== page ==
Highly cross-linked polyethylene may not have an advantage in total knee arthroplasty.
Long-term results after total knee replacement (TKR) with conventional and compression-molded polyethylene (PE) have been excellent. The introduction of highly cross-linked polyethylene (XLPE), which has demonstrated superior wear properties in total hip replacement (THR), has led to its recent use in TKR. However, the knee has a unique biomechanical environment characterized by large contact stresses and shear forces and differs from the highly conforming articulation (and primarily abrasive and adhesive wear) found in THR. For this reason, XLPE, with its decreased fatigue resistance and toughness compared to PE, may not be the best material to withstand these unique forces.
This review and evaluation of the literature aims to answer the following questions. What are the advantages and disadvantages of XLPE in TKR? Does its success in THR ensure a favorable outcome in TKR? Does the increased cost of XLPE justify its use in TKR?
A systematic literature review of MEDLINE, Science Direct, and Google Scholar databases was performed searching for advantages and disadvantages of XLPE in TKR. We found 18 biomechanical in vitro investigations and 3 clinical studies comparing conventional and XLPEs. We included levels I through IV published articles in peer-reviewed journals in English language.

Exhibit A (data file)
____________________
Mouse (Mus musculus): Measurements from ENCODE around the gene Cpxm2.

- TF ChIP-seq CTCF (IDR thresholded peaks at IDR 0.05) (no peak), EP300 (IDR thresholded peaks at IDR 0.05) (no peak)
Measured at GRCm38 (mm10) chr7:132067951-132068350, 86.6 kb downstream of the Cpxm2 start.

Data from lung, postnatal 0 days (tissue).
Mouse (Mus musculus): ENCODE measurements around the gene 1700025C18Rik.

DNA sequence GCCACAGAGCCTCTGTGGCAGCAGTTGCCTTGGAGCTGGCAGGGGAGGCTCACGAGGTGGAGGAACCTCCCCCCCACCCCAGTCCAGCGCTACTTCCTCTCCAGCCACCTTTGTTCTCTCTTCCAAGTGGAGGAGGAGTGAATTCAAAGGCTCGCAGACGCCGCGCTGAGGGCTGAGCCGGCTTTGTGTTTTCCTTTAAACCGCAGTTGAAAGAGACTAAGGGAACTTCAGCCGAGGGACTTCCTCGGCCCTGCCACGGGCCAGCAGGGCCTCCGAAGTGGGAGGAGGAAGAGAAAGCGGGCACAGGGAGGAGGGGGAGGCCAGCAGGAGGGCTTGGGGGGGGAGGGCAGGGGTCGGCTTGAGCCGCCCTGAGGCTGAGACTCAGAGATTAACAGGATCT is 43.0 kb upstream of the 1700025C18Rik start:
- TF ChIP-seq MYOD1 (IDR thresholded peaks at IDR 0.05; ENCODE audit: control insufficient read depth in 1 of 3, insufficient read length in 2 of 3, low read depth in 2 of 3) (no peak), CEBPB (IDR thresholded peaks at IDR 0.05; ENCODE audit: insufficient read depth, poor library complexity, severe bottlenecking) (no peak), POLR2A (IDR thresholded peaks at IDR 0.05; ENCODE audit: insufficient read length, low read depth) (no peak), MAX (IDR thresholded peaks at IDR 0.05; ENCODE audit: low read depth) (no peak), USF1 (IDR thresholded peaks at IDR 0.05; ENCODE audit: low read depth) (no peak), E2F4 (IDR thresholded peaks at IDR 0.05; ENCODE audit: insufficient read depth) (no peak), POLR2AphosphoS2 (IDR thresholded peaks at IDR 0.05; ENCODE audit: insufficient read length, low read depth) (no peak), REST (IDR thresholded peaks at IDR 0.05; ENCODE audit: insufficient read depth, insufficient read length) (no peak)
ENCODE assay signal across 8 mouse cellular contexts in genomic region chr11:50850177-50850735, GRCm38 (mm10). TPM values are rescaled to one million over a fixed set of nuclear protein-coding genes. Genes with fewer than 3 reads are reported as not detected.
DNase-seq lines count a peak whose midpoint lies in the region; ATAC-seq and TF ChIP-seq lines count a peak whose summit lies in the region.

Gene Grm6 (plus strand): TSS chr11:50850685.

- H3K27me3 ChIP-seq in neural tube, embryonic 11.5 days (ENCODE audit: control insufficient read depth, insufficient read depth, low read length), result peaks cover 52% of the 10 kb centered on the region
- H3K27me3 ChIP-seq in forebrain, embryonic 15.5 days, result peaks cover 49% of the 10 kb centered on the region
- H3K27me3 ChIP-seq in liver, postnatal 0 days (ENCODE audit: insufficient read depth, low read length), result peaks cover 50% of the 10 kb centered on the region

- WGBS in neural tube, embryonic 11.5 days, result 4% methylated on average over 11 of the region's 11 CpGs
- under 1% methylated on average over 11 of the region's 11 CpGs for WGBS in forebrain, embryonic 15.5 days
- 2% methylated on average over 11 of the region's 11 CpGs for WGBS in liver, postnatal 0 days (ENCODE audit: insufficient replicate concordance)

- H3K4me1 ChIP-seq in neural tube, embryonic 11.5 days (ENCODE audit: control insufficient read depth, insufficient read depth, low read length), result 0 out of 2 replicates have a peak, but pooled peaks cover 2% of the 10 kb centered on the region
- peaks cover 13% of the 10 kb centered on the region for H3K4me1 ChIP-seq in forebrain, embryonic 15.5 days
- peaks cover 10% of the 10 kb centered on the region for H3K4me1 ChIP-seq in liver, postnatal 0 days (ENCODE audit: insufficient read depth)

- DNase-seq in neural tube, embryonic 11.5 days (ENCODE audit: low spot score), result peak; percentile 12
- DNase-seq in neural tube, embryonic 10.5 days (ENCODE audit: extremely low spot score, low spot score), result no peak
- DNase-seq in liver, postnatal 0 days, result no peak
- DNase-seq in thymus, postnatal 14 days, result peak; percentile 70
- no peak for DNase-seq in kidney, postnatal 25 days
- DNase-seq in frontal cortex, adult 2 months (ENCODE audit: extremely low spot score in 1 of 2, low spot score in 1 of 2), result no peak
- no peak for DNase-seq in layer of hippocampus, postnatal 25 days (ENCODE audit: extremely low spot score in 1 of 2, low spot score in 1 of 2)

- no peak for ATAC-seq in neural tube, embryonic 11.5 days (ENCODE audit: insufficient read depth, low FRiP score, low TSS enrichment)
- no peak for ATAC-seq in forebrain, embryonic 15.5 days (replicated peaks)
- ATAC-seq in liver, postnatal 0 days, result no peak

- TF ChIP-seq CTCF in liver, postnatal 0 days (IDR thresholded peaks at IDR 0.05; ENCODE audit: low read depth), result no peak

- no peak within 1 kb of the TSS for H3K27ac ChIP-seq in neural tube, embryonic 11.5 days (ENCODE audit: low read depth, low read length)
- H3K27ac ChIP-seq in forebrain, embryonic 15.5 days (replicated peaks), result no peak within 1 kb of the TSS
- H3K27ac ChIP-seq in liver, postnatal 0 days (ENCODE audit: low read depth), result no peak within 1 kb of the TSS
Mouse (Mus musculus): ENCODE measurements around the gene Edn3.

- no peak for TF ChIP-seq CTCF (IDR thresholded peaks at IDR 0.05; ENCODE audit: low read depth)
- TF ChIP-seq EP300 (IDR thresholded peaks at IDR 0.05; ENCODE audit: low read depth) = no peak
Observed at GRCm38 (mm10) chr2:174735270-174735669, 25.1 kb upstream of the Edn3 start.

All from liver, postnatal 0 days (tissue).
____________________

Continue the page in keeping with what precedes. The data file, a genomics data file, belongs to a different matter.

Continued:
Several in vitro studies found XLPE to have significantly better wear properties compared to conventional PE. However, the two clinical investigations that directly compared conventional PE and XLPE found no difference in clinical or radiographic outcomes. Additionally, clinical studies with long-term follow-up on TKR with conventional PE did not find wear-induced osteolysis to be a major cause of failure. Four studies did find cost to be significantly higher for XLPE compared to conventional PE.
Based on our review, we concluded that (1) the material properties of XLPE reduce adhesive and abrasive wear, but not the risk of crack propagation, deformation, pitting, and delamination found in TKR; (2) wear-induced osteolysis in TKR has not been found to be a major cause of failure at long-term follow-up; (3) mid-term follow-up studies show no difference in any recorded outcome measure between conventional PE and XLPE; and (4) XLPE is two to four times the cost of conventional PE without an improvement in clinical or radiographic outcomes. For these reasons, we currently cannot recommend the use of XLPE in TKR. Conventional compression-molded polyethylene with its outstanding long-term results should remain the material of choice in TKR.